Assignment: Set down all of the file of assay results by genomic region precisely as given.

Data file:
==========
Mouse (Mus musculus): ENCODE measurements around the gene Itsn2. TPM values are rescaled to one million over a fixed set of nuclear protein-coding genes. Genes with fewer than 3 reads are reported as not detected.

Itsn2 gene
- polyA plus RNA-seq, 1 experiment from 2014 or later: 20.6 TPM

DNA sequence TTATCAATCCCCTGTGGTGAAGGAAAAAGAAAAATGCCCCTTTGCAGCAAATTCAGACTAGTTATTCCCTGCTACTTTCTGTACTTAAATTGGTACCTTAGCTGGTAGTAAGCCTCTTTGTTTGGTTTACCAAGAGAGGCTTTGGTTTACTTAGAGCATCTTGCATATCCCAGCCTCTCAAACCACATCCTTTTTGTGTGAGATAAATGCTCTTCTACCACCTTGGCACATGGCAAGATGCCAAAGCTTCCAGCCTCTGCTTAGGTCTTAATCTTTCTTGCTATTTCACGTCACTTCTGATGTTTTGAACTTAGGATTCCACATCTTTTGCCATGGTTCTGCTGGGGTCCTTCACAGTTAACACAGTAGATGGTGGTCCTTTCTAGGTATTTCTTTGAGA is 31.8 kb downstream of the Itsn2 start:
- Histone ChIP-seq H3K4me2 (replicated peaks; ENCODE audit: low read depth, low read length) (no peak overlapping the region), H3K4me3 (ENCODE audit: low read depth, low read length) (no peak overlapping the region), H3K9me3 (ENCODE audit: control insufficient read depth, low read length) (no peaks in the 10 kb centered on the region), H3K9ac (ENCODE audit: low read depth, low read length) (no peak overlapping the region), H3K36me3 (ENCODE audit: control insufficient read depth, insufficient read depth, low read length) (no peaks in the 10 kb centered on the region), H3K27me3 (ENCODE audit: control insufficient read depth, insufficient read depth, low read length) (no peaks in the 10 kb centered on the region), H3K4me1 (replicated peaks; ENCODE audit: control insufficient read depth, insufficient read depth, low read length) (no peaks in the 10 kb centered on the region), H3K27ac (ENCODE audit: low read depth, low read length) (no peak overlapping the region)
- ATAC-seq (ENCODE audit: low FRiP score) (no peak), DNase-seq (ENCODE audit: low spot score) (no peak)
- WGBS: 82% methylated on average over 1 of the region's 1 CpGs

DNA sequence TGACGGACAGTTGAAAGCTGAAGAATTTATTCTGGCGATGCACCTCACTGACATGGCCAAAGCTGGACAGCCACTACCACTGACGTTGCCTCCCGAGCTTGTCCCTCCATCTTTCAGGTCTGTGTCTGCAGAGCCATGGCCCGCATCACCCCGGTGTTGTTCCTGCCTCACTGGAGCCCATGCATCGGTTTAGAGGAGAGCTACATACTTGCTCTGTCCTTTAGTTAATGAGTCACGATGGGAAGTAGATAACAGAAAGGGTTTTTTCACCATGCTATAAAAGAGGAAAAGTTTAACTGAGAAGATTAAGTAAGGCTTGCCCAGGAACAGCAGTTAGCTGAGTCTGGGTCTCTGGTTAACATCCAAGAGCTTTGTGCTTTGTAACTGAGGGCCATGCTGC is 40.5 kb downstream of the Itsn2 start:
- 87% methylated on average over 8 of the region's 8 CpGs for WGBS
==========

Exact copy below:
Mouse (Mus musculus): ENCODE measurements around the gene Itsn2. TPM values are rescaled to one million over a fixed set of nuclear protein-coding genes. Genes with fewer than 3 reads are reported as not detected.

Itsn2 gene
- polyA plus RNA-seq, 1 experiment from 2014 or later: 20.6 TPM

DNA sequence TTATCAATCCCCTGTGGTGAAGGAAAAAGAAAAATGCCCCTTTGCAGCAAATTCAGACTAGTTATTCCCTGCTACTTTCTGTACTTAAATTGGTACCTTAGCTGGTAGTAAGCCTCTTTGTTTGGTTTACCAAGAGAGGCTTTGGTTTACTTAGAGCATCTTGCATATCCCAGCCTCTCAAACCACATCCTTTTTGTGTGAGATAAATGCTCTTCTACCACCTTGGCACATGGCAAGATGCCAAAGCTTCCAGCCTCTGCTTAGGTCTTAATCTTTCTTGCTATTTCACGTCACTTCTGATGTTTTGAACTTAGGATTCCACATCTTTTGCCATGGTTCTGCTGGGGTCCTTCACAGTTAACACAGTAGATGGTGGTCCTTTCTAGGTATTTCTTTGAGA is 31.8 kb downstream of the Itsn2 start:
- Histone ChIP-seq H3K4me2 (replicated peaks; ENCODE audit: low read depth, low read length) (no peak overlapping the region), H3K4me3 (ENCODE audit: low read depth, low read length) (no peak overlapping the region), H3K9me3 (ENCODE audit: control insufficient read depth, low read length) (no peaks in the 10 kb centered on the region), H3K9ac (ENCODE audit: low read depth, low read length) (no peak overlapping the region), H3K36me3 (ENCODE audit: control insufficient read depth, insufficient read depth, low read length) (no peaks in the 10 kb centered on the region), H3K27me3 (ENCODE audit: control insufficient read depth, insufficient read depth, low read length) (no peaks in the 10 kb centered on the region), H3K4me1 (replicated peaks; ENCODE audit: control insufficient read depth, insufficient read depth, low read length) (no peaks in the 10 kb centered on the region), H3K27ac (ENCODE audit: low read depth, low read length) (no peak overlapping the region)
- ATAC-seq (ENCODE audit: low FRiP score) (no peak), DNase-seq (ENCODE audit: low spot score) (no peak)
- WGBS: 82% methylated on average over 1 of the region's 1 CpGs

DNA sequence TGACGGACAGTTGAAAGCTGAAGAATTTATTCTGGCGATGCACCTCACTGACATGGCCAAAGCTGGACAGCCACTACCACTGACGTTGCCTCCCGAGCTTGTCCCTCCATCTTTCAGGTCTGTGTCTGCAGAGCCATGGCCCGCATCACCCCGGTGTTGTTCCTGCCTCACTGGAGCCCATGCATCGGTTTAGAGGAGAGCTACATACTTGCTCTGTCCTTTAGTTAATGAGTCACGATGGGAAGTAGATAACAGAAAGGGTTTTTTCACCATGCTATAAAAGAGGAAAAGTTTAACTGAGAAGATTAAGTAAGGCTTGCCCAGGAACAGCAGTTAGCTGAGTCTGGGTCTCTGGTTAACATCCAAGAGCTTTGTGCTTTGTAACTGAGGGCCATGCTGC is 40.5 kb downstream of the Itsn2 start:
- 87% methylated on average over 8 of the region's 8 CpGs for WGBS